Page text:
We make time to have fun and it goes a long way toward keeping the creative juices flowing. Downtime for fun is good for the well-being and morale of our entire staff, which benefits me directly and indirectly. We keep the office stocked with craft beer and nerf darts, and our team members are encouraged to bring their dogs to work. Taking a quick break to engage in nerf battle with coworkers detracts from the effects of stress, breaks mental blocks, and allows us to refocus on the tasks at hand. It also builds rapport between employees, which is invaluable. I find that getting out of my routine keeps things fresh. Time away from the office, working with our marketing consultants on proposals, and off-site appointments help me generate ideas. It helps to know we have a sounding board of those entrusted to keep our focus; open and honest communication is essential. Really, you just need to take a step back and review the results you have created. It actually is a motivator to create even greater success in your next marketing or creative project.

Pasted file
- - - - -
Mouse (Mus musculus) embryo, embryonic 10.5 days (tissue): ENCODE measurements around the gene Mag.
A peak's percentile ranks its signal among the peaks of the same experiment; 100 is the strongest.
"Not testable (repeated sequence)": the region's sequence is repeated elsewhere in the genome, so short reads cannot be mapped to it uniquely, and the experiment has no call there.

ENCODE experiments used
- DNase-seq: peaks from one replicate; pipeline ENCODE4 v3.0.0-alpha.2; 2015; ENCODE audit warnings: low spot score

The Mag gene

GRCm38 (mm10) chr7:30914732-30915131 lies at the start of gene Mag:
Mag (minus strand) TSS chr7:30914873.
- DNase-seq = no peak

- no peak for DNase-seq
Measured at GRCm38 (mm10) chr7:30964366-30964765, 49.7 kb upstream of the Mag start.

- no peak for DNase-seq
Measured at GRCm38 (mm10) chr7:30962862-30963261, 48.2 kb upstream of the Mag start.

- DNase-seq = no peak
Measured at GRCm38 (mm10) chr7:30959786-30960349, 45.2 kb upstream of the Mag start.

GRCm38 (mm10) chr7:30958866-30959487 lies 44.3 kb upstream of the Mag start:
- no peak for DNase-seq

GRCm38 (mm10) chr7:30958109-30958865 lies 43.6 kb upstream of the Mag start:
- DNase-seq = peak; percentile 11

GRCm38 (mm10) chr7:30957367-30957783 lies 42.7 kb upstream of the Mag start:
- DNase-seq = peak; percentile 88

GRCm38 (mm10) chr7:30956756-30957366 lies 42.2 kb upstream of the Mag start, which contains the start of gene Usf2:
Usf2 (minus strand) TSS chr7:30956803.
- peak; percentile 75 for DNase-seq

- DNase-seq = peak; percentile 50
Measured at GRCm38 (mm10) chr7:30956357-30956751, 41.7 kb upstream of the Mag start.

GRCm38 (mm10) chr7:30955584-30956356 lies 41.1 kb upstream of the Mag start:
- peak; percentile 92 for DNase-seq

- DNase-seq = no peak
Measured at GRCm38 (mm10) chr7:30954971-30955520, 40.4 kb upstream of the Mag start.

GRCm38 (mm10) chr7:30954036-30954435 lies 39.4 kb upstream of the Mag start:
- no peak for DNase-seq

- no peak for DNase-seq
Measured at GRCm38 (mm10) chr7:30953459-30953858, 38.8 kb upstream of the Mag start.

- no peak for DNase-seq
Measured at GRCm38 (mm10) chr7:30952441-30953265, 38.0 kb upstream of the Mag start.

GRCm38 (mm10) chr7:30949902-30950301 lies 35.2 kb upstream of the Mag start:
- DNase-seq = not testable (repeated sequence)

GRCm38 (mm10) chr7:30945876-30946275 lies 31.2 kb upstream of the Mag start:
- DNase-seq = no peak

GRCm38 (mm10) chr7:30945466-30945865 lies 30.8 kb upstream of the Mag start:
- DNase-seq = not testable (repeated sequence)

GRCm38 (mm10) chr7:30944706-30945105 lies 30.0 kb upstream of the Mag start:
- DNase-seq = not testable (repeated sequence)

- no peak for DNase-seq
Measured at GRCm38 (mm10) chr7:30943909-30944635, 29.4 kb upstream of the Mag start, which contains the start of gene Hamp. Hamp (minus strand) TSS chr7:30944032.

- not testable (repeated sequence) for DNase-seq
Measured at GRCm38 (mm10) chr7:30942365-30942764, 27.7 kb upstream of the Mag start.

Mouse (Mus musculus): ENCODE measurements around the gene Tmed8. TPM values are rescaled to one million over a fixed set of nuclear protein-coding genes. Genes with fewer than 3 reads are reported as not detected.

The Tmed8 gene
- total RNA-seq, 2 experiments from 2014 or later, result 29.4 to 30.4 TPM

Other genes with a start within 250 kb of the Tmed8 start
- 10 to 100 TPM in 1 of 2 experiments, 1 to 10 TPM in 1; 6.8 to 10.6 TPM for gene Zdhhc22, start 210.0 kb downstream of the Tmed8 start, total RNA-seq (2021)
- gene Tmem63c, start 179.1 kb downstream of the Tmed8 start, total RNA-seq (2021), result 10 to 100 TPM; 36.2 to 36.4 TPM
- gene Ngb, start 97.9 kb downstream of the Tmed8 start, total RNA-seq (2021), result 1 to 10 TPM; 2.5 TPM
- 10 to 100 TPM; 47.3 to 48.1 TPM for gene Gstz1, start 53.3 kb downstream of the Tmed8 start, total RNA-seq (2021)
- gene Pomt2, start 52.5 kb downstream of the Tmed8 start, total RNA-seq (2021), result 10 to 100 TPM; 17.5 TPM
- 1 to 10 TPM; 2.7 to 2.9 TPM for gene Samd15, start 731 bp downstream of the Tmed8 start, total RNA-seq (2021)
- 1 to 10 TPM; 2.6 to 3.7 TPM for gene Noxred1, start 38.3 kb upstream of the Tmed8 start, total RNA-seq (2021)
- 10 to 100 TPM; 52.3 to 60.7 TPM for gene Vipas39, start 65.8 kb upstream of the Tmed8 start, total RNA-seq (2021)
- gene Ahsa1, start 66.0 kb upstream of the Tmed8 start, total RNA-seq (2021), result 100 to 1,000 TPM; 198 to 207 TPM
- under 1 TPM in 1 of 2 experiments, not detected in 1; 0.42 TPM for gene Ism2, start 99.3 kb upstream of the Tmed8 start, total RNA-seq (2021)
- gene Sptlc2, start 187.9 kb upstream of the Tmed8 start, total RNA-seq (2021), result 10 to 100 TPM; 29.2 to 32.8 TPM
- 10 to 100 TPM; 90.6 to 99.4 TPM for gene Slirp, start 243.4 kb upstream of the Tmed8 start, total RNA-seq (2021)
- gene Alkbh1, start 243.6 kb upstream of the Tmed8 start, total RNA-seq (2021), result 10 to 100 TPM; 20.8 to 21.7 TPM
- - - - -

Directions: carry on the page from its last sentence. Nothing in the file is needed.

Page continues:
Learning something new every day creates great energy and helps remind me that not every idea is a good one. Also, I’ve given up on trying to be perfect on the first take. When I worry about how things will turn out, it crushes my creativity. I focus on the process instead of the outcome, get a draft together, then review to make changes. I trust our team with the final product, and they trust me to support them as people and teammates.
What do you see as the future of media strategy or advertising?